Easy access also means easy interruption.
At the beginning of the pandemic, Paige Van Otten, a stay-at-home mother in Seattle, loved that she could sneak in a quick Peloton workout while her toddler napped.
“You think, ‘Oh, it’s so convenient, I can do it anytime,” she said. “But really, I could only do it at nap time. I started to resent how limiting that felt.”
Last fall, when her daughter started preschool and her gym reopened, Ms. Van Otten, 34, went back to her gym and started a weight lifting program there. “I like it a lot better,” she said. “I feel like a true adult and not just a parent.”
Exercising outside your home can give you “a separate space, free of other responsibilities, where you spend time doing something that’s just for you,” said Pirkko Markula a sociologist at the University of Alberta who studies the fitness industry.
The more you limit the likelihood of interruption, the more productive your workout will be, said Elizabeth Leonard, who teaches at the Barre3 studio in Brookline, Mass. When she’s tried to exercise in her living room, “I’ll get distracted, like, ‘wow, I can see underneath the couch, I need to vacuum,” she said. “If you’re half thinking about something else, it’s much harder to focus.”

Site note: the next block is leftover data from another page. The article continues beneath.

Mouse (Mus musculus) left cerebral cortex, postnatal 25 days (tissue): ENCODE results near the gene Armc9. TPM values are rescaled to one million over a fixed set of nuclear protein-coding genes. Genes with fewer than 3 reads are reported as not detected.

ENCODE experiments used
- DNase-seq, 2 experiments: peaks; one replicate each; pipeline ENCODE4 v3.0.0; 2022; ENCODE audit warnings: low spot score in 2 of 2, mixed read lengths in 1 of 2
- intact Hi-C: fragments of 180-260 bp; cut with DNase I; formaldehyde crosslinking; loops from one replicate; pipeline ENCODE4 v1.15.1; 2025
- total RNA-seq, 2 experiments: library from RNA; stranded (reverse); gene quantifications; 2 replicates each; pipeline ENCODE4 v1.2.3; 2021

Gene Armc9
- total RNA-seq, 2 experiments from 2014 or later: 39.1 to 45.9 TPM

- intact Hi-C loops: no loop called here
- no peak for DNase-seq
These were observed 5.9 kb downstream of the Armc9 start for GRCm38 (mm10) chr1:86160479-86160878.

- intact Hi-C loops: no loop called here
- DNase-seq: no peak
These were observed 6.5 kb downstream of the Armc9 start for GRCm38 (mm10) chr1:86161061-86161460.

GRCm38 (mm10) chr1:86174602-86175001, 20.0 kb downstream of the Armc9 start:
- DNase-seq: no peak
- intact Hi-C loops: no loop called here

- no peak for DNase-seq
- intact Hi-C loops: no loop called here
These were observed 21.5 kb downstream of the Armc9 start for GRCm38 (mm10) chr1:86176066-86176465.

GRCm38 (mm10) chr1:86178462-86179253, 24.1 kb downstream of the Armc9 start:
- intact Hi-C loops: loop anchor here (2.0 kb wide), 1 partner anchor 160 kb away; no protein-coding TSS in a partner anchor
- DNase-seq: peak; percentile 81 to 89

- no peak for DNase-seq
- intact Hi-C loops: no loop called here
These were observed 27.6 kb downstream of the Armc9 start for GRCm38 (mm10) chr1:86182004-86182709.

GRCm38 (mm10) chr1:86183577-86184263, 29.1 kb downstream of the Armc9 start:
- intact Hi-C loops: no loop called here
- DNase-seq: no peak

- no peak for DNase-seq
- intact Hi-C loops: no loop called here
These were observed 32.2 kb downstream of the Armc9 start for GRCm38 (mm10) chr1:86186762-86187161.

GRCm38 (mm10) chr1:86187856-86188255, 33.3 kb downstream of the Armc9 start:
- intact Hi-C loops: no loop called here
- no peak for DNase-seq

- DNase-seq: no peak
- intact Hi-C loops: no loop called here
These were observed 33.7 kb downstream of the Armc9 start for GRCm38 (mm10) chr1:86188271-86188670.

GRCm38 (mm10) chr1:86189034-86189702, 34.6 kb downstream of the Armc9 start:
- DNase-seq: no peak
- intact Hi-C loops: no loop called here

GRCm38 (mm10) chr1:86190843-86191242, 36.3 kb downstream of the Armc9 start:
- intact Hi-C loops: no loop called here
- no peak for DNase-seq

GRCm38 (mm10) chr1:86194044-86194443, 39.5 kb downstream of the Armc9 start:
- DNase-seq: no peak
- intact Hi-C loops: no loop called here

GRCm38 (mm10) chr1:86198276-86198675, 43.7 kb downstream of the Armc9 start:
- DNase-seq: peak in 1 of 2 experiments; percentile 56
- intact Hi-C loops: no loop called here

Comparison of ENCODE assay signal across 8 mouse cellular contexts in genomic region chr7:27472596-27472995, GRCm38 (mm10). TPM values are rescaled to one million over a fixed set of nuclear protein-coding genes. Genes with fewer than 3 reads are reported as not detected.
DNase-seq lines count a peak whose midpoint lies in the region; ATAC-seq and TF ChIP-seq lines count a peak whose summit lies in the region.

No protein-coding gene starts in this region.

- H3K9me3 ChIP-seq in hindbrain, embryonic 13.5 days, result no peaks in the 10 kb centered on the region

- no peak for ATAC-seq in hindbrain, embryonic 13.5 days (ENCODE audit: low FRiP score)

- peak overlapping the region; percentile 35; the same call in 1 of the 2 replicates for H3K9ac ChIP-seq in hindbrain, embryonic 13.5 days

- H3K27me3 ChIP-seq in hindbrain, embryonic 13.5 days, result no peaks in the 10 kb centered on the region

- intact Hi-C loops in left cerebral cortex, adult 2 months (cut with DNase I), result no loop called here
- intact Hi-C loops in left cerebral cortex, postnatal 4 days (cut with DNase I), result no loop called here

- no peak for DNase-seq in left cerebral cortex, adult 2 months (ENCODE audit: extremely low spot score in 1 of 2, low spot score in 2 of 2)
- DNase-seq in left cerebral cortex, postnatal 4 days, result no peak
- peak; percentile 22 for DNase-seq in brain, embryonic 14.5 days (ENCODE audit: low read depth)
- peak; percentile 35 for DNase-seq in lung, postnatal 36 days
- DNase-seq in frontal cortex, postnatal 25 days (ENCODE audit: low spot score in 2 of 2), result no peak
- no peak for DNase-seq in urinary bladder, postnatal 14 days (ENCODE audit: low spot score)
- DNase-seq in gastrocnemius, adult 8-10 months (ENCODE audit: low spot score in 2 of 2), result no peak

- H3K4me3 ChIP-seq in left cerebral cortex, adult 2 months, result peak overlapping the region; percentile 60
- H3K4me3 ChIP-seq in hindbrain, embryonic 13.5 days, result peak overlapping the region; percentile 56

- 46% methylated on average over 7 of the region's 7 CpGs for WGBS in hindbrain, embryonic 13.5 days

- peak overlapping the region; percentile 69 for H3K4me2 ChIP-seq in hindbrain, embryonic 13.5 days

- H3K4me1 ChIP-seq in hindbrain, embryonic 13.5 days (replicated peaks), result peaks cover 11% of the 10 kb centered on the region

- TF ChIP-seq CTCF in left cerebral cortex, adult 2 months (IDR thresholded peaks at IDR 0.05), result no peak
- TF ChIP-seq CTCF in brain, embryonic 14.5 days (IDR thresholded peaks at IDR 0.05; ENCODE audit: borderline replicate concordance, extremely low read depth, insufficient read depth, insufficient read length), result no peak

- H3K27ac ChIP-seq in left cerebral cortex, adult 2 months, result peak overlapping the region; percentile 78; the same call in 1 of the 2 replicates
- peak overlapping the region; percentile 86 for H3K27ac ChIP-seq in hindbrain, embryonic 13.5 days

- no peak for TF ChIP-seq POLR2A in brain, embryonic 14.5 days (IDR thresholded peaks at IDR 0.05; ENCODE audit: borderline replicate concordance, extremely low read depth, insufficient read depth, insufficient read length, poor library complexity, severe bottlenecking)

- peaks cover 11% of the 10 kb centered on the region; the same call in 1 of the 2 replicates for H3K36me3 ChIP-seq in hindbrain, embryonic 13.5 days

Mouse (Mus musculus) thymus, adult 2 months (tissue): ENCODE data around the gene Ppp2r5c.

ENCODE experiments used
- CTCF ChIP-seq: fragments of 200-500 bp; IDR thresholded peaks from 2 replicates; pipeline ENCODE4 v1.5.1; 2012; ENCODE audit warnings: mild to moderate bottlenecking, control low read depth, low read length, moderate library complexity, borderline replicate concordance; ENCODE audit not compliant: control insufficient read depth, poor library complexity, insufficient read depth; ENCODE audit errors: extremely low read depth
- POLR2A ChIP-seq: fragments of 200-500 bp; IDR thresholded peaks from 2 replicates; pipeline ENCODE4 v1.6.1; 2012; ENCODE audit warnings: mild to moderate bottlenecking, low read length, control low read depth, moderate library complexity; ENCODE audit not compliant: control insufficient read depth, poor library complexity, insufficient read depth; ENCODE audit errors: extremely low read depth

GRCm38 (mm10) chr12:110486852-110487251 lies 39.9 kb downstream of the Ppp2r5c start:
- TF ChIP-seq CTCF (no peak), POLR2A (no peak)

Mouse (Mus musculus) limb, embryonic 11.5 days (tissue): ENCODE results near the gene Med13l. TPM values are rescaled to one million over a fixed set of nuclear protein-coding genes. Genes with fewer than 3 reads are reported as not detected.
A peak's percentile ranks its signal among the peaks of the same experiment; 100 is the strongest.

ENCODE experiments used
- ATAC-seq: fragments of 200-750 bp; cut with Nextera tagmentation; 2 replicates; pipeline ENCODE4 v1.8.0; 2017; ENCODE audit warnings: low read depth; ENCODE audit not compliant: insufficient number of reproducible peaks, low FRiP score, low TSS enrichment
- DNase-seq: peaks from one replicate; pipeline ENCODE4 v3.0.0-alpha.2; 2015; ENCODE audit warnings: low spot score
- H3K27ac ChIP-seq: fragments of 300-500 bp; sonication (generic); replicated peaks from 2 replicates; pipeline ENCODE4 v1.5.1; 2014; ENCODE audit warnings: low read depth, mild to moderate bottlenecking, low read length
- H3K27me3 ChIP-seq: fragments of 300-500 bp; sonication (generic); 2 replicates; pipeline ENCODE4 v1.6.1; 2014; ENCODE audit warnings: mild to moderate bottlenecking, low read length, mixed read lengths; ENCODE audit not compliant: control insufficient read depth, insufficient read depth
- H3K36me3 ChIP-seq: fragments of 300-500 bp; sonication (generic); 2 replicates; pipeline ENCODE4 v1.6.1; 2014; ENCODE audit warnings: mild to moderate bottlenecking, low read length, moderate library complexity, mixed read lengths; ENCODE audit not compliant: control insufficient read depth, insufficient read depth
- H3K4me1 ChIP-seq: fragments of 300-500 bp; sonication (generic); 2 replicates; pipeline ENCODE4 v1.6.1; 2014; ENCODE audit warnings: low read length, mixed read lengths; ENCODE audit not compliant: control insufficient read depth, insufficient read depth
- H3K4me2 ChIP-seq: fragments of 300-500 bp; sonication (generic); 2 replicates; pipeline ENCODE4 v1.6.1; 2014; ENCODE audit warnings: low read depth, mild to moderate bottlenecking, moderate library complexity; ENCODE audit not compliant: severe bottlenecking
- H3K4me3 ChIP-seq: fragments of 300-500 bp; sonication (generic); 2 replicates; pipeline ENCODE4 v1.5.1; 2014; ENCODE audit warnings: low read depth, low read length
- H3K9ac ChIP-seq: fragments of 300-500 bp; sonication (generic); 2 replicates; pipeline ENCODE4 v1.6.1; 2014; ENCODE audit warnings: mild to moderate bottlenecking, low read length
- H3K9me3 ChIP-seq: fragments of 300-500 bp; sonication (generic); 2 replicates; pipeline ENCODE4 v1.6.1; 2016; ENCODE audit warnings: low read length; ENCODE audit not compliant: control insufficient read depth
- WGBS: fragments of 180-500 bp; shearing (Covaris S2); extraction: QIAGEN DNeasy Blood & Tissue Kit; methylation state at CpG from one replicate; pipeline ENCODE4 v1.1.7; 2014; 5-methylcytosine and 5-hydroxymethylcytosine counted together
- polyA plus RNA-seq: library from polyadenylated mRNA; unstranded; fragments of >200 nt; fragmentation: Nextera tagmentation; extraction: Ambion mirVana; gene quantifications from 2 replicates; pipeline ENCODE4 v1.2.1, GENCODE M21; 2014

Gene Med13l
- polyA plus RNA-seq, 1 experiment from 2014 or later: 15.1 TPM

There’s no replacement for a real-life instructor.
Ms. Taylor said that she sometimes slacks off on her Peloton because “there’s nobody watching me do it.” She works harder in an OrangeTheory class because the coach will notice her phoning it in.
Despite the cultlike followings some Peloton instructors draw, they’re limited in the personal encouragement they can offer; the closest thing is a brief on-screen “shout-out” to a rider celebrating a milestone.